Friday, March 19, 2010

Green Zone

Green Zone (Paul Greengrass, 2010) (Park Lane) The buzz preceding Matt Damon's latest outing established the film as a continuation of the Bourne series set amid the political intrigue and heavy artillery combat of Iraq as Operation Desert Shield approaches George Bush's infamous "Mission Accomplished." Essentially an intelligent action movie that addresses relevant political and social issues alongside thrills and chills. This is a laudable goal, and one that Katherine Bigelow's The Hurt Locker made seem achievable, but is apparently much more difficult than one might think.

The film follows Miller (Matt Damon), a US Army officer leading a team charged with securing Saddam Hussein's purported store of WMDs in the days immediately following the advent of the second Iraq war. The opening of the film, a collage of news footage interspersed with scenes of Miller's team infiltrating a reported WMD site, evoked memories of where I was and what I was thinking as the second Iraq war began - establishing a sense of immediacy and relevance.

The purported WMD site, alas, is empty - and apparently is not the first empty site that Miller and his men have risked their lives to secure on the strength of woefully inadequate intelligence. Returning to base and able to find no answers regarding the source of the faulty intelligence, Miller has no choice but to go rogue, delving into dark corners of political intrigue to learn the dirty secret behind America's reasons for going to war. It is Matt Damon against a global intelligence conspiracy - Bourne 4.0 indeed!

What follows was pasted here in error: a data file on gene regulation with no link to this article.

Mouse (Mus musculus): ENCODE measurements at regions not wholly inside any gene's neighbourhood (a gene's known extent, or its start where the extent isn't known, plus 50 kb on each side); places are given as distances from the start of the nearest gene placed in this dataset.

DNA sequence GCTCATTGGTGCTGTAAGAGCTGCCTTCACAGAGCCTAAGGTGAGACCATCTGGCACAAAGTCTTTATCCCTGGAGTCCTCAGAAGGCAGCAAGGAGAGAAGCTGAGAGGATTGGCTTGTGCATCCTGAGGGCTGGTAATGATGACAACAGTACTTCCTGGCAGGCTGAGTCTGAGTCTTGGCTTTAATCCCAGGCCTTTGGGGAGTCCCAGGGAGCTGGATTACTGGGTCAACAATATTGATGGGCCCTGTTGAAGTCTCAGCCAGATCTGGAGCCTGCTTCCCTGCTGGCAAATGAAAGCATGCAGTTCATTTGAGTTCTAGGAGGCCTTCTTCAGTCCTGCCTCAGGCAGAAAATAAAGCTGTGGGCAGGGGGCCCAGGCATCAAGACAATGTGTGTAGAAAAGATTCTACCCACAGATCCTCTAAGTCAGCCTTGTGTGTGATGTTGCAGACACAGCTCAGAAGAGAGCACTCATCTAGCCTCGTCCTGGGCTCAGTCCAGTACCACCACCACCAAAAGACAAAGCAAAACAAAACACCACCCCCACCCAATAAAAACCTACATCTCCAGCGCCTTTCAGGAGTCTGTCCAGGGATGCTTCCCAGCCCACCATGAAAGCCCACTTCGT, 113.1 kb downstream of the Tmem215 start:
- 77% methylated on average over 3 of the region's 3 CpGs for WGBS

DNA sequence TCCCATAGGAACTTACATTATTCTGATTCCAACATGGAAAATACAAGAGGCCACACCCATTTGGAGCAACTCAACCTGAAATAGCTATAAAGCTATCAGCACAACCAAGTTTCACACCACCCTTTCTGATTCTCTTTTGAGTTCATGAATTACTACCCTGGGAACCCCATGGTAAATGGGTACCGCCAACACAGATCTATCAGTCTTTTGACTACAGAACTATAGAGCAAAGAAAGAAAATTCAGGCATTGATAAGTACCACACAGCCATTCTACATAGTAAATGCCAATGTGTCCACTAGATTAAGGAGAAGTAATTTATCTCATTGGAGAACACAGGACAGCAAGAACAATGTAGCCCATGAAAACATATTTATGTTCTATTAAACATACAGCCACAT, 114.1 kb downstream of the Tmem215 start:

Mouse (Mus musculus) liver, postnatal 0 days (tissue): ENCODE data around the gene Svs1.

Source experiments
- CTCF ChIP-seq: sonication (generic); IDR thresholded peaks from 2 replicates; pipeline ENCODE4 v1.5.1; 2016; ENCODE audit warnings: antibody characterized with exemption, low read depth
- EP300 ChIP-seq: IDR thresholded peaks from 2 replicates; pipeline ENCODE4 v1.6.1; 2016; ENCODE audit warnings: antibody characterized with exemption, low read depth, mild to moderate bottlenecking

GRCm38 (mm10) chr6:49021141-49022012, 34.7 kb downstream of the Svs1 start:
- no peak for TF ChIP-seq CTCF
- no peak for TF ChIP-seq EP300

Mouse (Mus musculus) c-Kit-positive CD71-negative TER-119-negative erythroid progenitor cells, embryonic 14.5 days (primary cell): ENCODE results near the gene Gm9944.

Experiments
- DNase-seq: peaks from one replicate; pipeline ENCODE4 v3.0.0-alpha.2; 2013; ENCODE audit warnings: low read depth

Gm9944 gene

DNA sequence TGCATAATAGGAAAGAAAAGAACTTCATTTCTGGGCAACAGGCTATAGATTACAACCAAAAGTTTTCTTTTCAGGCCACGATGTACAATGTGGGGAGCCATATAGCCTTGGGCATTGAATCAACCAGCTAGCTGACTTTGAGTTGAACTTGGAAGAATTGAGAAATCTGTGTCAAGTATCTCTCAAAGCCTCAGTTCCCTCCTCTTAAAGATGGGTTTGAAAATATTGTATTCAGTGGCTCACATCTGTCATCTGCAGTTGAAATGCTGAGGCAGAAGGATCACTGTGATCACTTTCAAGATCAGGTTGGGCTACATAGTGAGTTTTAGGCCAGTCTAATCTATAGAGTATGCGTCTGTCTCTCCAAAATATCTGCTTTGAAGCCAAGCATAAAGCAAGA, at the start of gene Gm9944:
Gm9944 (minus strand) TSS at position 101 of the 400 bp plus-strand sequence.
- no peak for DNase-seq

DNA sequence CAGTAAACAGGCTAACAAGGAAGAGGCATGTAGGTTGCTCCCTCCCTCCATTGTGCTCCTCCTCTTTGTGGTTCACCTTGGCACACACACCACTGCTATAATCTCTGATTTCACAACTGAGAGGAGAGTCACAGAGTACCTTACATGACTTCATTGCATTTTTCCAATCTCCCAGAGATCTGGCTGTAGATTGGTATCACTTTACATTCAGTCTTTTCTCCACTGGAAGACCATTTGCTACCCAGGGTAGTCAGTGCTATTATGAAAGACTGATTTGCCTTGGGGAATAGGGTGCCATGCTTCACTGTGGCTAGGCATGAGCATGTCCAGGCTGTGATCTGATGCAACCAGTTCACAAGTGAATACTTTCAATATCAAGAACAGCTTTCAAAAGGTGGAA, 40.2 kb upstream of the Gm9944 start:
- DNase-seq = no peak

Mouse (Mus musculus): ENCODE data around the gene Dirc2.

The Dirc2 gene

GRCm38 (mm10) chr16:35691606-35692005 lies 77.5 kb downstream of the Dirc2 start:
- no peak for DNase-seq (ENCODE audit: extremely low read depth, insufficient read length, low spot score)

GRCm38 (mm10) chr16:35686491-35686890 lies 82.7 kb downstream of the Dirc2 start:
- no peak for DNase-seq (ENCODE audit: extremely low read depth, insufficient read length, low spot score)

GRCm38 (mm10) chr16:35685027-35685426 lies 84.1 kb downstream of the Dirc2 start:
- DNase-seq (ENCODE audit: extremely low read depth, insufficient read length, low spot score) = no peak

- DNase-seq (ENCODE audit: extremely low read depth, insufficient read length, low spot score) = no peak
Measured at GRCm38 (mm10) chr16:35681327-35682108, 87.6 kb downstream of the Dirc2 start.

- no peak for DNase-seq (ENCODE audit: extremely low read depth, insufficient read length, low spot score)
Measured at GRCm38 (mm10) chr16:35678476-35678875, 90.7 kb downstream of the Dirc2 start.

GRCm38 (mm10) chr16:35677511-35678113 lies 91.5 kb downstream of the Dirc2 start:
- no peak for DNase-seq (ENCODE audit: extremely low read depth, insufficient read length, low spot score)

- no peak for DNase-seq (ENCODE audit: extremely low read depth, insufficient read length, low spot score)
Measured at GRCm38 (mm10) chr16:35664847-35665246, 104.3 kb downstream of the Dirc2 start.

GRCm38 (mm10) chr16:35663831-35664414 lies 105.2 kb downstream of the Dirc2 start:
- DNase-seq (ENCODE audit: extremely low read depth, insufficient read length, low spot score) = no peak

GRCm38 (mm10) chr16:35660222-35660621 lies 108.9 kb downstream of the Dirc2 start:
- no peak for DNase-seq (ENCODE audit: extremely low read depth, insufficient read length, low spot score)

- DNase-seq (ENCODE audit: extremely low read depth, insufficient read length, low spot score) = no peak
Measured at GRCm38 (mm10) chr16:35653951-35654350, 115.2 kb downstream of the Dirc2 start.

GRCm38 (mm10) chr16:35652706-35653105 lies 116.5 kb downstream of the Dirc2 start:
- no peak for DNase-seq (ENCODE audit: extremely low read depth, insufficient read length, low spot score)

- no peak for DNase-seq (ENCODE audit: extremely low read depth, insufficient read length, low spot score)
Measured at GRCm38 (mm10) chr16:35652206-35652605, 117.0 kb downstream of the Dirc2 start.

The problem is that, much like Body of Lies before it, Green Zone is not what it claims to be/tries to be/pretends to be. The political intrigue - what shady deals were worked out behind closed doors and in torture rooms to ensure US involvement in Iraq - is paper thin and in no way illuminating. The action sequences - shot in the same annoyingly jerky Bourne style that made The Quantum of Solace so difficult to watch - are distracting and disjointed. And Matt Damon - the darling of the intellectual action film scene - is flat, lifeless, and very out of place shlepping an M16 in uniform and shouting orders (huwah!).

Green Zone is a mess! And, sadly, Matt Damon, whom I have always considered a sign of a film worth paying attention to, proves yet again how limited he is as an actor. Like many of the biggest stars in Hollywood, Damon essentially plays himself in every role - he has never hit one out of the park by playing brilliantly against type a la Adam Sandler in Punch-Drunk Love or Reign Over Me (both HIGHLY recommended). I found The Informant flat and lifeless despite a brilliant back story, and Green Zone essentially boring despite impressive explosions and - again - a compelling back story.

The Iraq wars have not fared well in the theater to date, producing one brilliant film, Bigelow's Hurt Locker, and a bevy of interesting and entertaining films that never really rise to the challenge of delving into what many claim to be the Vietnam of our age: an ill-conceived, mismanaged military folly in a place that the US little understands and has even less right to interfere. I understand that documentary film has done a somewhat better job of tackling the subject, but have not sampled any of these films.